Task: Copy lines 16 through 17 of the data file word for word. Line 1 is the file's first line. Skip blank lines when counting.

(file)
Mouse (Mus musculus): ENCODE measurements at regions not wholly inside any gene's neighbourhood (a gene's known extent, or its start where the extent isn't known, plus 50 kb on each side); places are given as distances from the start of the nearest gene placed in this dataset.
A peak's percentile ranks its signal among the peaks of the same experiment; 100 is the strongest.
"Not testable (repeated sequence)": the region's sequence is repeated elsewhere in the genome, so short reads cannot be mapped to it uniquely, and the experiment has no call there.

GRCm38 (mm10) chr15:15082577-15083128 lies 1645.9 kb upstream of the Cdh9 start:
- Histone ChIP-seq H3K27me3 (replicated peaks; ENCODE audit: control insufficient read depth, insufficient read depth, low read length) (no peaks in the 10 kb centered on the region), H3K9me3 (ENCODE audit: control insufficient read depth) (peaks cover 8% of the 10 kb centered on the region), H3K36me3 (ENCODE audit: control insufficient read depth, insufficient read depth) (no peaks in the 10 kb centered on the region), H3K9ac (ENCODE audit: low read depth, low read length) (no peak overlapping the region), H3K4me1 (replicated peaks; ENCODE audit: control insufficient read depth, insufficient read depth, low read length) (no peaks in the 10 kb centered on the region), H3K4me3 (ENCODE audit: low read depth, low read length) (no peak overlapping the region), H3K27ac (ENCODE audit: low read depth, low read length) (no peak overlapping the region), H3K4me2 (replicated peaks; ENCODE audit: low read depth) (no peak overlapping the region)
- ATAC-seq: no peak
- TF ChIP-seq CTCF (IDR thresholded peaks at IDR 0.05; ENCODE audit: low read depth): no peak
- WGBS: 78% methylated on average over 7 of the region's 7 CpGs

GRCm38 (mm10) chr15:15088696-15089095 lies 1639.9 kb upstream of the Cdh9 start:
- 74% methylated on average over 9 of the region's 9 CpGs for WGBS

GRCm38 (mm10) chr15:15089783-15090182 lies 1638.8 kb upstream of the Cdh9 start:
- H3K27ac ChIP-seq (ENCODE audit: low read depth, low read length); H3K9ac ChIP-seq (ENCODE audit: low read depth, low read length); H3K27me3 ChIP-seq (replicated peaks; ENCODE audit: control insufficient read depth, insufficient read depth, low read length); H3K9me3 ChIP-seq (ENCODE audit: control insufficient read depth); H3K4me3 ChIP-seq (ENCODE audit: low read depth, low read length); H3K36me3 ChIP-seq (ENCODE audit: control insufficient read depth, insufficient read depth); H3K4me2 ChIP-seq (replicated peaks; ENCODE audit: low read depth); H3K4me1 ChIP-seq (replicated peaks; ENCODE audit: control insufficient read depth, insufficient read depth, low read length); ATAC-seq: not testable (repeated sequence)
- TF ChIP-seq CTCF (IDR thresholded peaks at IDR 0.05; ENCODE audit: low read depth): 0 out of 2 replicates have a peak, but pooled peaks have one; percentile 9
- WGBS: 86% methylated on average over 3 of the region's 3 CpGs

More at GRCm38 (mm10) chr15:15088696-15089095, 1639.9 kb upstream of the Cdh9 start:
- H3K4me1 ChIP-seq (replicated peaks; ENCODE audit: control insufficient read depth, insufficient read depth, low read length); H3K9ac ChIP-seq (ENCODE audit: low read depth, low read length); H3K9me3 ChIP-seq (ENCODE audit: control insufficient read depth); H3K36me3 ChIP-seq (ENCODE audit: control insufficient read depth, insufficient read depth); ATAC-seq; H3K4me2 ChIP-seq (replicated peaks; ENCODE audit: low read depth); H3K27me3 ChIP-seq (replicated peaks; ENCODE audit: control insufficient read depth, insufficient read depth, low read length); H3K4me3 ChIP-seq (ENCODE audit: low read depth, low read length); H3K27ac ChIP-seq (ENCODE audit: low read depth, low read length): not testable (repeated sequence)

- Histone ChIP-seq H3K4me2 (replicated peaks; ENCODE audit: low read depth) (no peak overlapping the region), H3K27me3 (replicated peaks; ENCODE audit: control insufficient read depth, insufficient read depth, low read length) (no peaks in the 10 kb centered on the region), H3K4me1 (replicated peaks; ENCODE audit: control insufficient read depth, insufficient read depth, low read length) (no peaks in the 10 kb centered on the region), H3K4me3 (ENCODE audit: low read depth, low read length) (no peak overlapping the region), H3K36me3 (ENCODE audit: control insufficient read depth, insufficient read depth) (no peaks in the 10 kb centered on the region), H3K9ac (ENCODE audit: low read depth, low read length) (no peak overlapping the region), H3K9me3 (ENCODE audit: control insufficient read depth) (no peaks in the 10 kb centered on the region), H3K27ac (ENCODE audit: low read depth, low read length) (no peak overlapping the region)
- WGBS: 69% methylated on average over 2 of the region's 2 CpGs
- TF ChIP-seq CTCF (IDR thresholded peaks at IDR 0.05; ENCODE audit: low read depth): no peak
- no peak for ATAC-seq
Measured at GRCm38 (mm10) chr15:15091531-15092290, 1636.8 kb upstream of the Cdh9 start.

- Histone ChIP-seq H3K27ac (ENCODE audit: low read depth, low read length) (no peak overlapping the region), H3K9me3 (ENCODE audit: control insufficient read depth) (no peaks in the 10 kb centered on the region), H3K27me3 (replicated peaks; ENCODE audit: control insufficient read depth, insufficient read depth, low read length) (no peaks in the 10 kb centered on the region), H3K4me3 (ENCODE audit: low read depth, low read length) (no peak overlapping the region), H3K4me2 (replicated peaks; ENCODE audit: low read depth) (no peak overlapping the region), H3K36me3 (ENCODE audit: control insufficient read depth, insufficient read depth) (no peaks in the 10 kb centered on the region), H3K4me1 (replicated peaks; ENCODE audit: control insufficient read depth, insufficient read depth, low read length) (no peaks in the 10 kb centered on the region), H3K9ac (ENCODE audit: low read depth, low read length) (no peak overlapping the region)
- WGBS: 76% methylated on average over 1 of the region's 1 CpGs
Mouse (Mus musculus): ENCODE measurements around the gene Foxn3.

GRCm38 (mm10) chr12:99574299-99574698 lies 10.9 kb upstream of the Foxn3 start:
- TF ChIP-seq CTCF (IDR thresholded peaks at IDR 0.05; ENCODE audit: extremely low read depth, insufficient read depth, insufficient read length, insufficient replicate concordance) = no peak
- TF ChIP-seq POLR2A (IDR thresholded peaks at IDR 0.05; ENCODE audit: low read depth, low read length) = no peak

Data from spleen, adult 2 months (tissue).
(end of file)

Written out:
- H3K4me1 ChIP-seq (replicated peaks; ENCODE audit: control insufficient read depth, insufficient read depth, low read length); H3K9ac ChIP-seq (ENCODE audit: low read depth, low read length); H3K9me3 ChIP-seq (ENCODE audit: control insufficient read depth); H3K36me3 ChIP-seq (ENCODE audit: control insufficient read depth, insufficient read depth); ATAC-seq; H3K4me2 ChIP-seq (replicated peaks; ENCODE audit: low read depth); H3K27me3 ChIP-seq (replicated peaks; ENCODE audit: control insufficient read depth, insufficient read depth, low read length); H3K4me3 ChIP-seq (ENCODE audit: low read depth, low read length); H3K27ac ChIP-seq (ENCODE audit: low read depth, low read length): not testable (repeated sequence)

- Histone ChIP-seq H3K4me2 (replicated peaks; ENCODE audit: low read depth) (no peak overlapping the region), H3K27me3 (replicated peaks; ENCODE audit: control insufficient read depth, insufficient read depth, low read length) (no peaks in the 10 kb centered on the region), H3K4me1 (replicated peaks; ENCODE audit: control insufficient read depth, insufficient read depth, low read length) (no peaks in the 10 kb centered on the region), H3K4me3 (ENCODE audit: low read depth, low read length) (no peak overlapping the region), H3K36me3 (ENCODE audit: control insufficient read depth, insufficient read depth) (no peaks in the 10 kb centered on the region), H3K9ac (ENCODE audit: low read depth, low read length) (no peak overlapping the region), H3K9me3 (ENCODE audit: control insufficient read depth) (no peaks in the 10 kb centered on the region), H3K27ac (ENCODE audit: low read depth, low read length) (no peak overlapping the region)